To combat all of this, there is a prosaic magic to keep our heads out of cells and prison, too. I think back fondly to a man doing 11 years, describing how he transformed his voice into hands that tucked his children into bed each night over a crackly phone line. I think of the regular pride people take in transforming cells into spaces that reflect their social roles and self-perceptions. Every cell I've entered is either studded with toothpaste, a substitute glue for photos and pictures, or bears the scars of its removal. One friend had decked his cell out with a garish kitsch phone box, Gurdwara calendars, and a curtain partition made of telephone wire and empty Walkers packets. This same friend would diligently redecorate his room every time a notorious screw removed his work with a scraper. A hand painted mural of the Kaaba surrounded by pilgrims making hajj adorns the wall of a cell near me. I think about the sonic communalism that momentarily dissolves walls when, banged up, a favoured football team scores and the whole wing erupts into a chorus of rattling doors.
I think that all these acts, no matter how seemingly innocuous, are modes of resisting the separation that has been imposed through performances of our social roles - as fathers, people of faith, fans - that we possess in our communities beyond the estate's boundaries.
Other tensions exist between what people say and do in regards to sharing. Much to my horror, prison isn't all show-tunes and crotchet. People do steal and extort from others, so you don't want to start doling out things to people randomly lest you become known as a soft touch. The level of constant worry about possessions makes it all the more remarkable that there are networks of mutual aid throughout the estate. Since entering, gifts I've received from other inmates include trainers, sliders, tracksuit bottoms, shorts, socks, pants, t-shirts, jumpers, coffee, crisps, noodles, biscuits, tea, paper, pens, letters, books, towels, a fan, conditioner and a barrage of much-needed and sometimes-heeded advice. This safety net of care spills into the legal work prisoners do for one another. Admittedly, it can be frustrating when ten different people are weighing in on your case, all based on law degrees gleaned from a hundred half-watched reruns of The Bill. This develops out of necessity as so much of a sentence is left to be figured out by inmates themselves. Lawyers attending to prison law are few and far between and they can't prepare you for the affective experience of the justice system's sharp end. This leaves inmates to hobble together their own forms of emotional and practical guidance for one another, possibly part of the reason why prisonisms as a genre has emerged.
Historically, some strands of socialist thinking have rigidly demarcated subjects with revolutionary potential. The mythical 'respectable working class' has been the focus of analysis and organising efforts. They alone possess revolutionary potential; prisoners belong to a criminal lumpen, uninterested and unable to galvanise collectively to overthrow the capitalist system. Or so the argument goes. I would welcome this ideology's adherents to spend some time in prison. I have found the reverse to be true. Outside, amplifying disdain towards bosses among colleagues is constantly obfuscated by a select few who exist in every workplace and suffer from a common Stockholm syndrome. They positively assert the boss as a friend and not a structural position to annihilate. No such allusions are shared by the inmates I have met towards their captors. Even among more reactionary figures, there are clear delineations between 'Them' and 'Us'. This manifests itself in behaviours that exclude the 'Them', like one inmate being teased for buying screws biscuits and cakes. In return, you can expect stronger ties between the 'Us'. It means the punishments are collective but so are the joys. When anyone is released or transferred, people go out of their way to wish them luck. Others bend over backwards to ensure you aren't too cold, hot, hungry, or sad. If you've got a particularly onerous job, you can always rely on someone with a friend of a friend who can help move you around. Complicated conflicts are resolved among prisoners without violence or coercion. Again, I do not seek to erase the existence of these social facts of prison life.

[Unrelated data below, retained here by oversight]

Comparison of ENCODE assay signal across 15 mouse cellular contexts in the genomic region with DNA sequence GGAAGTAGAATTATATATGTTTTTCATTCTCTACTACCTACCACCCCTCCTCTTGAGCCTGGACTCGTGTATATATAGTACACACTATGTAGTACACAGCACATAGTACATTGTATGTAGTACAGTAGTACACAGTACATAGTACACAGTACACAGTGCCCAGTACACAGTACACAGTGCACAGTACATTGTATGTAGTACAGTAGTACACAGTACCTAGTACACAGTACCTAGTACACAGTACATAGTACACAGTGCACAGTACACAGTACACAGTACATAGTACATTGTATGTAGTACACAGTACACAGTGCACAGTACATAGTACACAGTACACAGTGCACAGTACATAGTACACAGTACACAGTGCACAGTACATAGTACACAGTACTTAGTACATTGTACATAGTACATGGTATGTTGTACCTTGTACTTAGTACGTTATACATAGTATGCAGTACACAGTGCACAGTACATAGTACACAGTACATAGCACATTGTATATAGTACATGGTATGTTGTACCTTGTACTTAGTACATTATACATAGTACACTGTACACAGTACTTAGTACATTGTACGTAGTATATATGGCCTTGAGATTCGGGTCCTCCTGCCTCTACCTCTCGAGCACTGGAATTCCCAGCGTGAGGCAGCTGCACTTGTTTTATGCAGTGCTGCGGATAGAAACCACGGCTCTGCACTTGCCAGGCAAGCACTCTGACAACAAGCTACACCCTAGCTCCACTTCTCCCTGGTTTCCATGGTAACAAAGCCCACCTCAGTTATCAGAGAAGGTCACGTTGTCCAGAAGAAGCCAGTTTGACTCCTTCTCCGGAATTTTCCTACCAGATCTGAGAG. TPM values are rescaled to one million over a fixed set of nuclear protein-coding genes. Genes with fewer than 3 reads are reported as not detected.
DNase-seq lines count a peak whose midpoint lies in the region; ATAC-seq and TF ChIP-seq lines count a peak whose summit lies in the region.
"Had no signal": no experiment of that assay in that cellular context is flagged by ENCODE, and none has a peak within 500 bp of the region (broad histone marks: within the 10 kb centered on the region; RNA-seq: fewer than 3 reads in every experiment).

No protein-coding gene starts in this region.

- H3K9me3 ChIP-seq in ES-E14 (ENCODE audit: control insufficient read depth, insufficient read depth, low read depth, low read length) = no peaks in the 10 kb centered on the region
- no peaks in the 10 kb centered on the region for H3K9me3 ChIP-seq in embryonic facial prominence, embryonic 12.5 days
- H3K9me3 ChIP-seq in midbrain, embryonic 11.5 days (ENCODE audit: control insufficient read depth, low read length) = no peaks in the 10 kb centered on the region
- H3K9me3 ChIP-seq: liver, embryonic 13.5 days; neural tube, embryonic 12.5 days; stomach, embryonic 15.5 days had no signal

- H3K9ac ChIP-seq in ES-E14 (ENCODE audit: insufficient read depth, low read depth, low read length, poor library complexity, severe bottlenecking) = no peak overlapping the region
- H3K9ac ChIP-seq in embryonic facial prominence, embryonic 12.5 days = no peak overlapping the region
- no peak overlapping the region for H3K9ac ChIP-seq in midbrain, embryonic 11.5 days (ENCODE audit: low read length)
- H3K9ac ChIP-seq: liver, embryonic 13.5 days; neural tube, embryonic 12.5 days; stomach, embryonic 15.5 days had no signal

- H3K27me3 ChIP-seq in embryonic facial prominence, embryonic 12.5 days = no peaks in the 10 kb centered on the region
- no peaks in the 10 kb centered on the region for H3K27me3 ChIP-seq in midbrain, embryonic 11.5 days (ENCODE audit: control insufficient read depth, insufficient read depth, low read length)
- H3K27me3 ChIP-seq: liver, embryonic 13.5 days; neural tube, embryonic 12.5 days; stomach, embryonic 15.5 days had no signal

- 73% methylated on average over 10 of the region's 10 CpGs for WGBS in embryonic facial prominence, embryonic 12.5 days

What I do propose is that the communalist values that thrive despite prison is the seed of that same institution's own destruction.
I am wary of a tendency within myself common among parts of the left to jostle the things people do for pleasure and survival into frameworks that match our own politico-ideological moorings. Maybe I am guilty of this in my writing. Nor do I want to romanticise prisons: hardship is not a virtue and imprisoned people are capable of all the inane viciousness that those on the outside are. The humanity of those in prison should not be the driving argument to justify the call to its end. This should be done on the principle that prisons cause harm to some without seeking to meaningfully redress it within society writ large. I am more and more convinced of our capability for that redress through other means having experienced the collective consciousness of incarcerated people during my brief stint inside so far.
- Acabatha Christie (pseudonym)